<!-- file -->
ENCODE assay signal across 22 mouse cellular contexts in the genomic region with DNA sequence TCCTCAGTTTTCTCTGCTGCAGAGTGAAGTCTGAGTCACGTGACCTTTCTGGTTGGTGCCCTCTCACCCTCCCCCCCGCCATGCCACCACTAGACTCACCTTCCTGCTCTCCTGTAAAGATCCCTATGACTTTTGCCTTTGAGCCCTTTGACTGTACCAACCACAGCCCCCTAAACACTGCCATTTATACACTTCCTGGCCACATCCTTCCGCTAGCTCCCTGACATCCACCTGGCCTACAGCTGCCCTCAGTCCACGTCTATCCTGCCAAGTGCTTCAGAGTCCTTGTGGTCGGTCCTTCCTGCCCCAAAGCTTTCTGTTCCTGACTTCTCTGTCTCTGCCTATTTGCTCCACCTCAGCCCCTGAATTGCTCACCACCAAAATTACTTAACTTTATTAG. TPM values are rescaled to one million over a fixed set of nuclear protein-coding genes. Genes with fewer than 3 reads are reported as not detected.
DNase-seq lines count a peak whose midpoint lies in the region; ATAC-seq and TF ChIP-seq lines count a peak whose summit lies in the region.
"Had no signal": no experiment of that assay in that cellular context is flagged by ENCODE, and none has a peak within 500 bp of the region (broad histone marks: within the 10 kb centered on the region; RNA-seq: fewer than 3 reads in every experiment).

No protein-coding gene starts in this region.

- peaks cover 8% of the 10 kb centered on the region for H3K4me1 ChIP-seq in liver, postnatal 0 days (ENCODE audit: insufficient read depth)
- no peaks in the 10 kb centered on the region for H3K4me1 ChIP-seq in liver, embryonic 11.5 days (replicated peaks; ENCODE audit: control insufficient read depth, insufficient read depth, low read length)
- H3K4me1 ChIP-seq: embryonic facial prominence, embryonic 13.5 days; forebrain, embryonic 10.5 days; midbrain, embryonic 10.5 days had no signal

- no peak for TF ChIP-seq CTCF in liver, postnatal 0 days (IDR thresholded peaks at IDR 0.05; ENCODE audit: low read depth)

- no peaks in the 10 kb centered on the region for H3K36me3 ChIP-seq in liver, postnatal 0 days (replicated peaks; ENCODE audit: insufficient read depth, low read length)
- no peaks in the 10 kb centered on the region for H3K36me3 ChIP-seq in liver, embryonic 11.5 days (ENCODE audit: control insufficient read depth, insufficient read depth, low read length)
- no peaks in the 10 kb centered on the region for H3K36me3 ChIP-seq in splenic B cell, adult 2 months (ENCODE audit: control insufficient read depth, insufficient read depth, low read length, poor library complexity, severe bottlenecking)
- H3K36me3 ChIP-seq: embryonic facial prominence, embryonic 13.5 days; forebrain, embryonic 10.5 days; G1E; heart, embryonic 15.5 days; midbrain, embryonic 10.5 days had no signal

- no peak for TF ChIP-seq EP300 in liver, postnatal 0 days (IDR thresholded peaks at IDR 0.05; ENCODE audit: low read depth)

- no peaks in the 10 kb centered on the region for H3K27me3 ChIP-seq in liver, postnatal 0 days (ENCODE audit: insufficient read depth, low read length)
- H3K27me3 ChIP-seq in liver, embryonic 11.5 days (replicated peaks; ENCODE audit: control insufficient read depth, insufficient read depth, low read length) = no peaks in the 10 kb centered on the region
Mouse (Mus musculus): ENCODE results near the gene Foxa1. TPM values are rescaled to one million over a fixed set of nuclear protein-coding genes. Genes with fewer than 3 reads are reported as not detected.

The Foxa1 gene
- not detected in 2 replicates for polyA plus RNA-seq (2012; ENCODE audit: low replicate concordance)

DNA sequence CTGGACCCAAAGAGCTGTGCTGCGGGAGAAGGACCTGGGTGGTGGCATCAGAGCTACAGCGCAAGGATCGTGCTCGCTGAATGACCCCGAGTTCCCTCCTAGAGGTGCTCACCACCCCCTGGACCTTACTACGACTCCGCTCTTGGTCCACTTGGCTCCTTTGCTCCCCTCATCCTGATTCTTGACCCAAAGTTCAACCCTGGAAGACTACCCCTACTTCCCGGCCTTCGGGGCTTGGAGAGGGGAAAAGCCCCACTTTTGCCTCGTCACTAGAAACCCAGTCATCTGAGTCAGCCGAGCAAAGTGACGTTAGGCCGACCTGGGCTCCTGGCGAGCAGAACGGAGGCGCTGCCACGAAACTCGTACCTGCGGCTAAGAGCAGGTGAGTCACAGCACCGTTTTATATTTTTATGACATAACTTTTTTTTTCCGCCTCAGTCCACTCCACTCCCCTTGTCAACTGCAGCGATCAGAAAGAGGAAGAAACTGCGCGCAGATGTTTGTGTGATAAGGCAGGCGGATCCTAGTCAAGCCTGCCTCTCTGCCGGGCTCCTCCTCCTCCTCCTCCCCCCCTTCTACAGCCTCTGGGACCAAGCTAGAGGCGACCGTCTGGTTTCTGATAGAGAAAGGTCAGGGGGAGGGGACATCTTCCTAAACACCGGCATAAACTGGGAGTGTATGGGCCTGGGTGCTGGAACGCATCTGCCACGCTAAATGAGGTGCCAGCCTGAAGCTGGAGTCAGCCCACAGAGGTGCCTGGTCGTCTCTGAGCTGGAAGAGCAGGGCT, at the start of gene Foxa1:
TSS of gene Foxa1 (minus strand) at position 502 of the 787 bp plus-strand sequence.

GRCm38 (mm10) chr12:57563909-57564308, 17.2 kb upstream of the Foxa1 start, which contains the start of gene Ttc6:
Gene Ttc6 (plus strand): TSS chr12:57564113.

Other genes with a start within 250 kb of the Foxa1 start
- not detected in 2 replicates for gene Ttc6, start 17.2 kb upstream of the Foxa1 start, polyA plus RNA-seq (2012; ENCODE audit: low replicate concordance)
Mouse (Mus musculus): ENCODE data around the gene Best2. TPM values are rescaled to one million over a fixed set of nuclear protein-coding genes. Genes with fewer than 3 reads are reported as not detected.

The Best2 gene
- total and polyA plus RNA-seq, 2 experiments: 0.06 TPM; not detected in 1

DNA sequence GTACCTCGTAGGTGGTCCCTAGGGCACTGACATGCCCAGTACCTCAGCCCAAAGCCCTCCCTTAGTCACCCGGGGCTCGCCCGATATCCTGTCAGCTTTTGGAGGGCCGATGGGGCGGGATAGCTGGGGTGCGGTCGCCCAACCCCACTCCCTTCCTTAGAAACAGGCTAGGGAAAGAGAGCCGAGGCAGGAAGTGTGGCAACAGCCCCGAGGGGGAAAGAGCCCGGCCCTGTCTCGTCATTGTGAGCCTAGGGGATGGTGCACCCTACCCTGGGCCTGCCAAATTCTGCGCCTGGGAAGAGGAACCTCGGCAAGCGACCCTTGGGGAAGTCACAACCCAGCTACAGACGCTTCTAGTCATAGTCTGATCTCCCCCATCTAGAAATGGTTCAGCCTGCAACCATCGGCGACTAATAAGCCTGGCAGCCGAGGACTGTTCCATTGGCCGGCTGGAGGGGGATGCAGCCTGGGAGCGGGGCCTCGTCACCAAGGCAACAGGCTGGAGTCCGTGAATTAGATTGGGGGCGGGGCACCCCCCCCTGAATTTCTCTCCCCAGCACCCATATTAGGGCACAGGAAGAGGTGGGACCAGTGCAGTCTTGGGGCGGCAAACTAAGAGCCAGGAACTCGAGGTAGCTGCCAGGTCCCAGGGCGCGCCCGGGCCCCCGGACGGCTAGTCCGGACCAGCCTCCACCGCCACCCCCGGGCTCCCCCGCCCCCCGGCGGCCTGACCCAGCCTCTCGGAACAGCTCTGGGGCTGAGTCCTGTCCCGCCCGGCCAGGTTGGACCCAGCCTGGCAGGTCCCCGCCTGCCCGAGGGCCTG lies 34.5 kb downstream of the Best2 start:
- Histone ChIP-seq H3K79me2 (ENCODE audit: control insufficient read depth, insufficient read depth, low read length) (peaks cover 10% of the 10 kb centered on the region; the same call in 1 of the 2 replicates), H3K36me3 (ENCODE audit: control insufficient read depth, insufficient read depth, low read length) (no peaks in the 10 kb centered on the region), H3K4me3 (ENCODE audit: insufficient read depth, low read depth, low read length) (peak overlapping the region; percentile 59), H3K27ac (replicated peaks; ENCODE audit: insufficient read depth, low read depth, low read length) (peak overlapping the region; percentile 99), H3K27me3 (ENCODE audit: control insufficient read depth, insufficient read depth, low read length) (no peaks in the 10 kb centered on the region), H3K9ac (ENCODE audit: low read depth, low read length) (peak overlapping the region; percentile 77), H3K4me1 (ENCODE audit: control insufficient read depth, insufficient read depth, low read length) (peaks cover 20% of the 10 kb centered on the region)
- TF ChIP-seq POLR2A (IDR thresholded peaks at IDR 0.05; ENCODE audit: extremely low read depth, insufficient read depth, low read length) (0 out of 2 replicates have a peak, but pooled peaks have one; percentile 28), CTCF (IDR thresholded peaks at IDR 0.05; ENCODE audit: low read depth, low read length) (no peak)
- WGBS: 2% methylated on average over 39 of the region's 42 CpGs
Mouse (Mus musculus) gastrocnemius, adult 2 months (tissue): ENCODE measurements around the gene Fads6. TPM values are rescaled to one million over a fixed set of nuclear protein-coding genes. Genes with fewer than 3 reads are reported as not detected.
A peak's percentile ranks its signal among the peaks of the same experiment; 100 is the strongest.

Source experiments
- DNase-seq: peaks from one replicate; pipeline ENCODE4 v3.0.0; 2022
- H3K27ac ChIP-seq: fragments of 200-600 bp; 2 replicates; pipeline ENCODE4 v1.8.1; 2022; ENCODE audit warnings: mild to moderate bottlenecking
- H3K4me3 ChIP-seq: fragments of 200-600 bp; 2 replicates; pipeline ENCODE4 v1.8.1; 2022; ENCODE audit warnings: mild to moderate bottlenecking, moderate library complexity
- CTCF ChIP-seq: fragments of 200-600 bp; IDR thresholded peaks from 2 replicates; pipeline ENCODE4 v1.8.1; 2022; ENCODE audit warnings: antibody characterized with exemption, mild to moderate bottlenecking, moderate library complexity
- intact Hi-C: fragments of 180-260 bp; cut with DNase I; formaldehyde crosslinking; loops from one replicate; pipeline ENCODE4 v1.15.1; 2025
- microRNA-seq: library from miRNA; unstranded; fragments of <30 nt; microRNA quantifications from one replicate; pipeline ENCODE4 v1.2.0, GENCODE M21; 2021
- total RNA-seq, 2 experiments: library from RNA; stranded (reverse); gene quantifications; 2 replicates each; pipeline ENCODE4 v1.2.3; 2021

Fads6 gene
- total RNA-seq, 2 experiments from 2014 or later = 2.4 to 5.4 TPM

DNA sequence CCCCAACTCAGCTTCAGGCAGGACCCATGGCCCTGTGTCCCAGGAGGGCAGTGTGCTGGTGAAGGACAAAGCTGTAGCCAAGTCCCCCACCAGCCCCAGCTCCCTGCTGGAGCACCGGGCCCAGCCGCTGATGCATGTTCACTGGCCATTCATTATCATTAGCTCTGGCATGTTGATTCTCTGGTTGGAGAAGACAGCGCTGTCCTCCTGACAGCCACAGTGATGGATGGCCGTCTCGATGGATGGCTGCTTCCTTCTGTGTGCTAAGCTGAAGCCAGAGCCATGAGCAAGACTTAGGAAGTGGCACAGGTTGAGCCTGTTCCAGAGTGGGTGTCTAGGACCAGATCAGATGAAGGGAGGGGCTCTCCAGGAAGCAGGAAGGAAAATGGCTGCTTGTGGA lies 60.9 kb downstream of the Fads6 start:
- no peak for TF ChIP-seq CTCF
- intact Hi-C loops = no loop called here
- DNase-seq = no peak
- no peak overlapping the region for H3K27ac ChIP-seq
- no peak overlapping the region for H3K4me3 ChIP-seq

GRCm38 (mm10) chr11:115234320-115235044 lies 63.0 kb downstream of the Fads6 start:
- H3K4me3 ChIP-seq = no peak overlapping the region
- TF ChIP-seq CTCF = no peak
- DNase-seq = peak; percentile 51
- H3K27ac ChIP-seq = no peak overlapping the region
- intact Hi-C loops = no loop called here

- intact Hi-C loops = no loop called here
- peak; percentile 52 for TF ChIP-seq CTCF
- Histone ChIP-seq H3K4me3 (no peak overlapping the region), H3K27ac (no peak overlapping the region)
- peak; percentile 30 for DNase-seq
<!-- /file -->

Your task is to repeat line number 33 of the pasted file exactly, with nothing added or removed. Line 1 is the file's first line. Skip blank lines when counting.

A peak's percentile ranks its signal among the peaks of the same experiment; 100 is the strongest.